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Asparagus Beetle

Posted by ilene_in_neok (My Page) on
Thu, Apr 23, 09 at 12:27

At first I thought these critters were lady bug larvae as I've never seen them and I know they look a lot different than lady bugs. But my asparagus is looking all twisted and dry wherever these bugs are found. I looked them up and I found a description and picture of them, and yup, they're asparagus beetles.

Photobucket

So now what do I do? I didn't clean up the asparagus bed as well as I should've this last fall because things were hectic and I guess this is the price I am paying. Is there anything organic I can do? Even though they have wings and are able to fly off, I've been able to squash the ones I see. I've cleaned out all the old dead shoots and debris now. But I understand there's probably larvae now under the surface. I'm keeping the shoots picked regularly and a website that I found said pick off all the berries but I'm not anywhere near having berries yet this year.

Is there anything else I can do right now?


Follow-Up Postings:

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RE: Asparagus Beetle

Ilene,

Hand-picking them and then either dropping them in a bucket of soapy water so they'll drown, or dropping them to the ground and then "squishing" them with your foot is the most organic way to deal with them. Some people report good results from spraying with neem oil. Some people use rotenone or pyrethrum although, to me, they are fairly toxic and I would only use them as a last result. I don't use pyrethrum at all in our landscape because it is toxic to cats.

Some people who are non-organic use sevin and other chemical pesticides labeled for asparagus beetles. I don't use such chemicals because they kill the beneficials along with the pests.

Usually, if you have lady bugs around, they will find the aspargus beetles and take care of them pretty quickly.

If you have a neighbor with chickens, see if you can borrow a hen or two and turn them loose in the aspagus. They'll gobble up every beetle they spot.

Some people burn off all their asparagus fronds in the fall after they turn brown and believe it reduces the aspagus beetle problem.

Spinosad is said to be effective on asparagus beetles and it is organic, but it also is highly toxic to pollinators like bees, so only use it when bee activity is low.

I remember that Laura Lea had this problem a couple of years back. I'll try to see if I can find the previous thread and link it.

Dorothy grows a whole lot of asparagus in her garden, so maybe she'll have some more ideas.

Dawn

Here is a link that might be useful: Previous Asparagus Beetle Thread


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RE: Asparagus Beetle

Oh no! I would be very mad if something were eating my asparagus. I keep trying to get a big enough stand to actually have a meal. I cherish every spear. Do these things eat anything else? Maybe there is some weed host that could be eliminated. They must come with the plants you buy if that is all they eat. I wouldn't think there is enough asparagus around to keep them going if you could wipe out the ones you have.


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RE: Asparagus Beetle

Hi Ilene & Dawn,

I'll say this so quietly so they won't hear me....they lost my address last year. Not sure what happened but DH used a pine bark mulch on the bed and they never appeared. I've harvested already for this year and no beetles yet.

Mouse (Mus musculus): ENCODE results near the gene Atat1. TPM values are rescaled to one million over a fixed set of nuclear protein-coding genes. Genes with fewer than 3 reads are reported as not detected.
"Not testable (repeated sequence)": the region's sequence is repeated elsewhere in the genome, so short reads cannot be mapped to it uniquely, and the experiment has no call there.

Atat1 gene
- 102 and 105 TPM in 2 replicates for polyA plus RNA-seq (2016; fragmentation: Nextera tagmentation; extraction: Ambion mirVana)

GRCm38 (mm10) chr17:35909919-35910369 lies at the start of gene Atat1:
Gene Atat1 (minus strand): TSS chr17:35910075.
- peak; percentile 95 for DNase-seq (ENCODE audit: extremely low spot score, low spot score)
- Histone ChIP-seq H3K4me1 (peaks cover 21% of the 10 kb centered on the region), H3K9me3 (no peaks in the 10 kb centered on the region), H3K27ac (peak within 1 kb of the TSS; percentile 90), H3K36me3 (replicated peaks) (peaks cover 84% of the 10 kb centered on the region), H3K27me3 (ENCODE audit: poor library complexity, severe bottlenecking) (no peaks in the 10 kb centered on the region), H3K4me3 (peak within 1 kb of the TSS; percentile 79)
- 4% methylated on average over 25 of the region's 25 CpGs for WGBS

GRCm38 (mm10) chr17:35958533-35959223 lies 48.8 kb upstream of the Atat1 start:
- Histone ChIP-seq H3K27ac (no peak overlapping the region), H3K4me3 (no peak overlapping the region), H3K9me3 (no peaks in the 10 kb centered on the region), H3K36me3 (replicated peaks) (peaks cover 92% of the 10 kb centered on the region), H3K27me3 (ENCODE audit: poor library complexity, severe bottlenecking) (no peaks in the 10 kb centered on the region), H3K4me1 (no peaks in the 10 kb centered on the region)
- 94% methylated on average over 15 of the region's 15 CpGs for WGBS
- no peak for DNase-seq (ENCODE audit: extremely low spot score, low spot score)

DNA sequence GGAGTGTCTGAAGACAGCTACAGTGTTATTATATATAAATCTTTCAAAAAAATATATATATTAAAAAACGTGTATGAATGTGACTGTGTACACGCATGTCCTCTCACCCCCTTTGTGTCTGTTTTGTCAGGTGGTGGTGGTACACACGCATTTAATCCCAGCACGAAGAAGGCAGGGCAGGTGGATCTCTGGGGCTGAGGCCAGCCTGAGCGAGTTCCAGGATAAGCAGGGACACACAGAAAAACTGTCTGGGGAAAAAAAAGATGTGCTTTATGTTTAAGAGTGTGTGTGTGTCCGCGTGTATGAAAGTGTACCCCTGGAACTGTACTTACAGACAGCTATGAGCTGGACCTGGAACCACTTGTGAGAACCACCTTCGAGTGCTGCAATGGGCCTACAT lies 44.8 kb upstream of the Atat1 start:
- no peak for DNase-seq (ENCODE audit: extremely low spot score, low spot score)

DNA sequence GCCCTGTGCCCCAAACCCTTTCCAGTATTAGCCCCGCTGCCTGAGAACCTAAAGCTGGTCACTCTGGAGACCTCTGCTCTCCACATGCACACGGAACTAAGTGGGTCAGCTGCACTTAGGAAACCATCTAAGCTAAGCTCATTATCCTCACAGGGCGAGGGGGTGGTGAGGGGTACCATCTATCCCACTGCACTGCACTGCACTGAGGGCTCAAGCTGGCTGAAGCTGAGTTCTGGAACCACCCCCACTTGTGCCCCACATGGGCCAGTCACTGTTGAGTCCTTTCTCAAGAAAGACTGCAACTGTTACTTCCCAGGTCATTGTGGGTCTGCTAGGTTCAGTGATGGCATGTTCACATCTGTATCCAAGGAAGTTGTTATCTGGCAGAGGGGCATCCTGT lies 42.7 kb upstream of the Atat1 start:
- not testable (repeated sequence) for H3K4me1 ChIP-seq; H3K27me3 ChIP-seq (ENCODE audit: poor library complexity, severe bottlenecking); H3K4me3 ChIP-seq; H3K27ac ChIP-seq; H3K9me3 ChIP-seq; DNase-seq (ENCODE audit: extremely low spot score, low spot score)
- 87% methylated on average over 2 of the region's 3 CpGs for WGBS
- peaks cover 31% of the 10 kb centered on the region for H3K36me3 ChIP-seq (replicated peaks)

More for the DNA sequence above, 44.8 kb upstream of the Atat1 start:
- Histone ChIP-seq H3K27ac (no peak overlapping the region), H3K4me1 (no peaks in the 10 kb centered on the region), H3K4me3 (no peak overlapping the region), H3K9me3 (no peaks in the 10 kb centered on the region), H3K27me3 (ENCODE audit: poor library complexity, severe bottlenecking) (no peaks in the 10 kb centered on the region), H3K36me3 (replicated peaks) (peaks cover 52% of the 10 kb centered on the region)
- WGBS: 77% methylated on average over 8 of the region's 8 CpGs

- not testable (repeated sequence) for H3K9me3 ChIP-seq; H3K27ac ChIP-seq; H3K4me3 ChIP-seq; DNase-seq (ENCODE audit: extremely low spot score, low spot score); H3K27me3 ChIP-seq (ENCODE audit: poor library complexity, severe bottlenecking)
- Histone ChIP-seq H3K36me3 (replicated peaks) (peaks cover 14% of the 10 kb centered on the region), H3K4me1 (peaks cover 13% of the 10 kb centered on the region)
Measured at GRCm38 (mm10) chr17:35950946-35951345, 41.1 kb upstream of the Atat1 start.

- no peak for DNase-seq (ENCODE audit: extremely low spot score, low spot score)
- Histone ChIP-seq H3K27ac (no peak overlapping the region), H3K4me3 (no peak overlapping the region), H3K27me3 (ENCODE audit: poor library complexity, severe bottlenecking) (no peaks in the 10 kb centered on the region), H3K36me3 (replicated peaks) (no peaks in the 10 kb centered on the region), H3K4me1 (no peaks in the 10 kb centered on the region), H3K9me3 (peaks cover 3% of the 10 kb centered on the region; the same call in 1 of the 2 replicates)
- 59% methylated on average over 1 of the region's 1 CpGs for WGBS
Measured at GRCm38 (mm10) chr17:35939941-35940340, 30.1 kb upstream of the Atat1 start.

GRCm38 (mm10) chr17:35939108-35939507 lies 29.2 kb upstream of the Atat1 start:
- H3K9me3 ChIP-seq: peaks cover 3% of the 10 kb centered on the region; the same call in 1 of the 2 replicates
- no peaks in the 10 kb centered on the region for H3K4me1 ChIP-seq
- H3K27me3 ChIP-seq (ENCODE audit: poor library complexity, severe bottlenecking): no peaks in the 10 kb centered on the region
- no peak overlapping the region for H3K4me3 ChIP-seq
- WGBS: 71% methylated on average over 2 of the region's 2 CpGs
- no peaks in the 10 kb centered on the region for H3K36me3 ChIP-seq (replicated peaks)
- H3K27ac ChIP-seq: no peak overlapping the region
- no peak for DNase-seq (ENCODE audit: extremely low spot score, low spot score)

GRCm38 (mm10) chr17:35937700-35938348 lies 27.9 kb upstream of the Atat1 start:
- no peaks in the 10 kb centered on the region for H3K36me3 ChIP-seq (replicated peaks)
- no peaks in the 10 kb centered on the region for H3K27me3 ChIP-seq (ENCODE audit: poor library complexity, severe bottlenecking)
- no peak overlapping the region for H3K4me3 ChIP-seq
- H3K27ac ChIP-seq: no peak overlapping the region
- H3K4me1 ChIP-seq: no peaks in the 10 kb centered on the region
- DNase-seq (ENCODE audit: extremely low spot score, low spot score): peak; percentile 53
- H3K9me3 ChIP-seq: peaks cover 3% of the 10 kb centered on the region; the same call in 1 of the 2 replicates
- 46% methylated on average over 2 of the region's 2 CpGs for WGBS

Laura


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RE: Asparagus Beetle

Laura,

Well, whatever it was that worked, I'm glad to hear they have disappeared.

Maybe it was the pine bark mulch...or maybe they went on vacation over the winter and got lost. : )

Dawn


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RE: Asparagus Beetle

I won't use chemicals in my garden. I'd rather lose my crop. I've been squashing every beetle I see. This is kind of hard because they have wings and fly off, but I'm making progress. I picked a really nice looking spear yesterday that hadn't been damaged. I have seen ladybugs in the garden here and there, but these beetles are about as big around and a little longer than a ladybug so not sure the ladybugs are their natural predators?? Maybe they would eat the larva though. At any rate I'm being diligent. I have only a few asparagus plants so every spear I get is a celebration. Luckily, I and my daughter, who now lives across the street, are the only ones that like asparagus. Asparagus seems to be something that you either hate or love.

Helen, I only get a few spears at a time, like you say you do. I wash them well, then keep the spears in my refrigerator crisper, wrapped up together tightly in a long piece of aluminum foil. Keeping light and air from them while keeping them cool really helps in keeping the first several pickings fresh and crisp until I've accumulated enough for a meal. Foil is also good for wrapping celery in. Kept that way, celery will last in the refrigerator for a long time.

I put a little REAL butter in a skillet and cook the asparagus just till they're bright green and hot. I've been known to stand over the skillet and eat the smallish ones right out of the pan. Well, they're ready to eat before the bigger ones so I'm just "weeding them out". LOL! This year two of my plants are putting out some really nice, fat spears. I'm loving that.


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RE: Asparagus Beetle

Is it too late in the season to apply neem? I'm thinking the chill/heat cycle may be helping my plants. However, this is a new asparagus bed. I had no clue what killed them last year but wised up this summer. I thought moving (rotating) to a new location and putting in new roots would help but these critters are pretty savvy... or I'm just too slow...


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